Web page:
>> "new stride" anyway, since it doesn't currently implement the isNormal
>> property (see below for why I use that property).
>>
>> 4. I considered Dave's suggestion whether we could avoid introducing
>> new types, instead modifying the existing StrideToIterator and
>> StrideThroughIterator and relying on compiler optimization to turn
>> "new" stride into "classic" stride for StrideTo<Int>, etc.; however,
>> because the differences between "classic" stride and "new" stride
>> extend beyond the iterator's next() method (see below), I thought it
>> best to keep the floating point logic in distinct types.
>>
>> 5. One difference discussed was how to handle edge cases involving
>> lots of iterations; I incorporated Howard's suggestions here, so
>> whether a stride requires more than Int.max steps is tested
>> upfront--as a consequence, infinite loops are impossible. I would love
>> it if, as Thorsten suggests, we could use BigInts, but of course
>> there's no such type in the stdlib and adding one would have to be
>> another discussion altogether.
>>
>> 6. The stride increment can't be zero; for a floating point type, it
>> also obviously can't be infinity or NaN. I'm inclined to think that
>> subnormal increments should be out of the question as well, so my
>> proposed streamlined criterion is simply `stride.isNormal`. Comments
>> on this are welcome...
>>
>> Not included:
>> 1. I know Ranges are in flux, so I've held off on extending Range with
>> a striding(by:) method in this proof-of-concept.
>> 2. No attempt at the suggested stride(from:to:steps:) quite yet.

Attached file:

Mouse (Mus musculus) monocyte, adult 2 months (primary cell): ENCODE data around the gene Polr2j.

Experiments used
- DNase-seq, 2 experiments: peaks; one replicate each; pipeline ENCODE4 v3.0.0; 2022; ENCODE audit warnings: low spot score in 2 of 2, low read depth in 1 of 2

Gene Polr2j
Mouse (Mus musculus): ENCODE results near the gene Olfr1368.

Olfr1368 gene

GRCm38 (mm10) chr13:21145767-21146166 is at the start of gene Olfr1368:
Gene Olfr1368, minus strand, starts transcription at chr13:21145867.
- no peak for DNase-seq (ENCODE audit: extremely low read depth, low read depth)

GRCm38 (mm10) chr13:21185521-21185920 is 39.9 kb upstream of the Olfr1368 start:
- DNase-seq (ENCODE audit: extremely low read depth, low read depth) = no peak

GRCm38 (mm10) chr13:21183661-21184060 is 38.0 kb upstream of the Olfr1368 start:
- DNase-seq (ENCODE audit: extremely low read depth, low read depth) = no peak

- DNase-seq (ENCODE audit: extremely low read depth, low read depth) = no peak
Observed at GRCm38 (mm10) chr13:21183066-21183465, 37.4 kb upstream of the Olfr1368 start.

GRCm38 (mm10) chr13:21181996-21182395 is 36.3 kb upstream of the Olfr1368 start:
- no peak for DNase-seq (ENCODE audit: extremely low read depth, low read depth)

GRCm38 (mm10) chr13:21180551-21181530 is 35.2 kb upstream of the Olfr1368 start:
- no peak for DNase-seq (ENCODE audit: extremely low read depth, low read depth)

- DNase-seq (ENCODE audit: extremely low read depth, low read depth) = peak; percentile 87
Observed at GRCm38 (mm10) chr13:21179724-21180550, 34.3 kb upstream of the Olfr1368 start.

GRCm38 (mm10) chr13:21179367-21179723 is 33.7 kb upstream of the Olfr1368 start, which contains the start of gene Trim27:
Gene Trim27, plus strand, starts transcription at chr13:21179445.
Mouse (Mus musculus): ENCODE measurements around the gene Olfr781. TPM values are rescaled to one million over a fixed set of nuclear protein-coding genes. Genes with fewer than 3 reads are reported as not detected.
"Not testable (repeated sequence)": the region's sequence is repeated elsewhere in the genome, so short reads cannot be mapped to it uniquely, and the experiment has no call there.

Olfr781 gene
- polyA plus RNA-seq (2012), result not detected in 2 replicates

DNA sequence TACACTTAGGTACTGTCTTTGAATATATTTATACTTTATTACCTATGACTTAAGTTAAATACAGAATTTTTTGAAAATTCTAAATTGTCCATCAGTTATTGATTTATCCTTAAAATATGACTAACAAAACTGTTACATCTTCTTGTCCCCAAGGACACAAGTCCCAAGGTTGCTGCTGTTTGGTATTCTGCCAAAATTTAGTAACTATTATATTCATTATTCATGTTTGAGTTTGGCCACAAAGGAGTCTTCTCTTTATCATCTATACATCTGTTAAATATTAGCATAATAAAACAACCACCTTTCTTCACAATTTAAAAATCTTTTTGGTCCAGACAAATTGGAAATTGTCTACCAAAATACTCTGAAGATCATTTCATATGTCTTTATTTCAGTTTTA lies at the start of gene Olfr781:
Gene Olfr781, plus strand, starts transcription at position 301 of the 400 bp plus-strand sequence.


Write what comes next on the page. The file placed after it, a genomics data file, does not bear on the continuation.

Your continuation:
>> 2. No tests written yet for this proof-of-concept; I noticed that
>> there's a stub for testing strides with bounds of type Double, but
>> there's a comment about things not being ready because Double conforms
>> to RandomIndexType--not sure what to make of that.
>> 3. Haven't gotten around to testing performance.
>>
>>
>> On Wed, Mar 30, 2016 at 12:03 PM, Erica Sadun <erica at ericasadun.com> wrote:
>>>
>>> On Mar 29, 2016, at 11:26 PM, Xiaodi Wu via swift-evolution
>>> <swift-evolution at swift.org> wrote:
>>>
>>> On Tue, Mar 29, 2016 at 7:48 PM, Dave Abrahams <dabrahams at apple.com> wrote:
>>>
>>>
>>> on Tue Mar 29 2016, Xiaodi Wu <xiaodi.wu-AT-gmail.com> wrote:
>>>
>>> Relatedly, while you're tackling this big revision:
>>>
>>> I've tried to play around with what it would take to write a generic
>>> non-error-accumulating striding method, and afaict, it would be
>>> enormously cleaner if Strideable types are guaranteed to have + and *
>>> (well, Strideable.Stride needs *, to be more accurate),
>>>
>>>
>>> That should happen automatically, since it conforms to SignedNumber,
>>> when we get the Integer protocols updated (project currently on hold while
>>> we land this other revision).
>>>
>>> since the iterator needs to be able to compute end = start + iteration
>>> * stride.
>>>
>>>
>>> Don't you need division too if you're going to do this?
>>>
>>>
>>> I didn't seem to ever need division. See attached playground (which
>>> borrows shamelessly from existing code and Erica's proposal, and which
>>> is written in Swift 2.2 because that's what I had handy).
>>>
>>>
>>> Have you considered trying to extend the `swift-3-indexing-model` branch
>>> at the Swift repo to take the floating point approach into account? Dave A
>>> is working on a massive overhaul of ranges (including `Countable` items
>>> and one would presume floating point closed and open intervals as well),
>>> and I'd love to see better implementations of, for example,
>>> `(x..<y).striding(by:z)`
>>> happen for Double types.
>>>
>>> I'd be happy to throw a proposal together based on a proof of concept,
>>> if you had the flexibility to work on the coding.
>>>
>>> -- Erica
>>>
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>
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```